What’s behind the knock? Fun facts

I was really looking forward to the training for this job. I had high hopes – perhaps unrealistic expectations – for how enlightened I would be once trained. I can only imagine what the collective insight is from census takers, who have been knocking on doors since ]this started in 1790. They must have seen everything.

After a 12.5 hour curriculum, thankfully on land technology (i.e., my laptop), I did get some of that. I also got the history of the census I got a lot of information on laws against discrimination – and lots of examples of what discrimination was – er, is.

Anyway, here is some of what I learned (and if you want to know more about what goes into the making of an enumerator, just ask).


There were 5,474 injuries to enumerators during the last decennial, in 2010, The hit parade, so to speak:

“No bad dogs,” she said, while keeping out of biting range.
  • Falling while walking, 39% (and back then we weren’t eye-glued to cell phones)
  • Motor vehicle accidents, 34%
  • Animal (mostly dog) bites, 27%.


— People can be mean, certainly. But I was delighted to learn that attacking a census worker is a federal offense. I doubt the guy with the baseball bat knows that, however. I hope I have time enough to inform him before he swings. 

— The census was established in the Constitution. So it legally has to be conducted every 10 years (every year ending in a “0”).

It also means census takers are on a sort of mission from, well, the Constitution, and we have a legal right to knock on doors. “No Soliciting” signs do not apply, nor do “No Trespassing” or “Private Property” or even “Stay the F**k Out” signs (though the latter might make me pause, Constitutional coverage or no….). There have been lawsuits about this issue, as recent as a month ago, but it seems — like scissors cut paper — the census wins.


“Are you male or female?” (There’s no “other” — maybe next decennial). I’m a little worried about asking this question while standing in front of the person. Then again, someone called me “little boy,” when I was 19 years old.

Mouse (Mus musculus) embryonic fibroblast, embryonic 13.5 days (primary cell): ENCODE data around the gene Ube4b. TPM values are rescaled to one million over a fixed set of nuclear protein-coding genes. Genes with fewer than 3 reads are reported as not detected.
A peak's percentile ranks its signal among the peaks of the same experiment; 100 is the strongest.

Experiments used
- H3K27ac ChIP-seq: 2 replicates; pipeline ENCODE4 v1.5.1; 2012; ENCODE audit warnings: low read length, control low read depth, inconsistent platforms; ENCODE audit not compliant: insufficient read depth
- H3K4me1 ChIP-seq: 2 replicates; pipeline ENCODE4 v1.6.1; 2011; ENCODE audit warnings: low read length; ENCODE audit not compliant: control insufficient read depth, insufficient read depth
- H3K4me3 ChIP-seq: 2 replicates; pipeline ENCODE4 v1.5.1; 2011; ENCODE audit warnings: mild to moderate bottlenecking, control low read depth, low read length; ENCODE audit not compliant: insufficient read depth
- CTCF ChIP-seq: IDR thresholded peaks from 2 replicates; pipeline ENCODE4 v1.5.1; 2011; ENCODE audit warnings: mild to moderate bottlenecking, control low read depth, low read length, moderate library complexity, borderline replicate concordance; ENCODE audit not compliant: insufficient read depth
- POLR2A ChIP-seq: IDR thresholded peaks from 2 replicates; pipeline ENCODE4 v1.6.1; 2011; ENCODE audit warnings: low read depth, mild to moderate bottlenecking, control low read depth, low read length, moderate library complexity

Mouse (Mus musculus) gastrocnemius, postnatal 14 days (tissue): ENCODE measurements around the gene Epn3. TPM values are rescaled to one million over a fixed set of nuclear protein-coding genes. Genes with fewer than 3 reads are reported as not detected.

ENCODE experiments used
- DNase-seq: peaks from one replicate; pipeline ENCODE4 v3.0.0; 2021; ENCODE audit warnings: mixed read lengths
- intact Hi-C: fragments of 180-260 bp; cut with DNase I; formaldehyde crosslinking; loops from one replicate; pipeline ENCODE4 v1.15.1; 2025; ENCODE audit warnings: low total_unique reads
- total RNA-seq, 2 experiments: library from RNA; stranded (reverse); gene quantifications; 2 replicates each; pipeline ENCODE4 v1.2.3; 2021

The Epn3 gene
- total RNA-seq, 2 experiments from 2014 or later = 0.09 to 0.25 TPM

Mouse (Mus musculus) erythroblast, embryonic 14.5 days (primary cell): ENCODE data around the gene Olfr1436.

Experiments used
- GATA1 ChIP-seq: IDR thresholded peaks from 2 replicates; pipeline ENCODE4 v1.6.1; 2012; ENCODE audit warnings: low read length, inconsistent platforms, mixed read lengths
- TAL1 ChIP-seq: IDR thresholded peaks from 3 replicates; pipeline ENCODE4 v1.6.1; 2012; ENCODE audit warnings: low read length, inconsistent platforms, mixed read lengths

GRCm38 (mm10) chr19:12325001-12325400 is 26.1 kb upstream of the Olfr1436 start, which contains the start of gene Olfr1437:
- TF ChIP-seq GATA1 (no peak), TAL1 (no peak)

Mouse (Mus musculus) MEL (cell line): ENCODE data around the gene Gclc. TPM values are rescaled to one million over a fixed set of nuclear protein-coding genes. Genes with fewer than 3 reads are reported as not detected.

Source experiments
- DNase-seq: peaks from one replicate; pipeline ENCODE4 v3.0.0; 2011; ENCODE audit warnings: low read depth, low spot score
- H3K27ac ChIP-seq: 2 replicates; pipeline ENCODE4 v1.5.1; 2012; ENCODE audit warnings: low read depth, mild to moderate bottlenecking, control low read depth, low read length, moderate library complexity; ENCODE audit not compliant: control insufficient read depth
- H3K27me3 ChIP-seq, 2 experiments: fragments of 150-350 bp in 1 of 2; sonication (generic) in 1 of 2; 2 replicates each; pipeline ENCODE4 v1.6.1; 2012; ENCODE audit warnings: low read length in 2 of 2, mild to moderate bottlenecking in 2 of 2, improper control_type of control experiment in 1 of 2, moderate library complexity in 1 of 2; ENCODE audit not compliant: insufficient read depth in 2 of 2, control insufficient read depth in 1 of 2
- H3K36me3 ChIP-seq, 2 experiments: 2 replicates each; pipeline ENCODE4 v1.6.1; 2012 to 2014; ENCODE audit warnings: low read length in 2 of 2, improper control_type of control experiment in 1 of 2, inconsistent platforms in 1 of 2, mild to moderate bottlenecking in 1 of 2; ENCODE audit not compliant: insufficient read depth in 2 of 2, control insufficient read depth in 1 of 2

And I do suppose there are a lot of those SNL-esque “Pat” situations.


We learned interview skills and how to get someone to talk.  The Bureau has this “A+ advice for interaction” system I’ll share — maybe you can use it too.

  • Acknowledge (people’s concerns like privacy);
  • Answer (tell them the facts, like everything’s confidential) an
  • Ask for help. The latter – “so, okay could you help me out here and let’s answer this questionnaire together” – sounded a little contrived to me (why should they care about my job?)   but research shows that appealing to their magnanimity/knowledge/possession of desirable data works.


There are soft refusals and hard ones. The soft, you may be able to flip with some good things about the census, and assurances of privacy.  Then there are the hard no’s, like the baseball bat, or the door in the face, or the verbal threat. One training slide showed a guy with his hand on a pistol. Yeah, then you leave; the “Thank you anyway” nicety optional.

After my online training, I did some role-playing on the phone with my supervisor. He said I did fine, but I was pacing and sweating.

Still, I got my training certificate. I will be unleashed tomorrow. Supposedly ready for whatever comes next.

Actually that became a mantra during my career as a travel writer. The unknown is what I’m good at.

In my own ‘hood, the unknown should be pretty easy, then…


#census2020 #dogs #safety #funny #Constitution #census-taker


jschensul View All →

I have two passions: animals and words. And I have managed to spend most of my life combining those two lvoes, using words to create awareness, to touch hearts, to help alleviate suffering, and to just make the world a kinder kind of place fdor all living things. I spent more than 30 years as a jo0urnalist at The Bergen Record newspaper, and have t a lifetime een using the power of words to XXX

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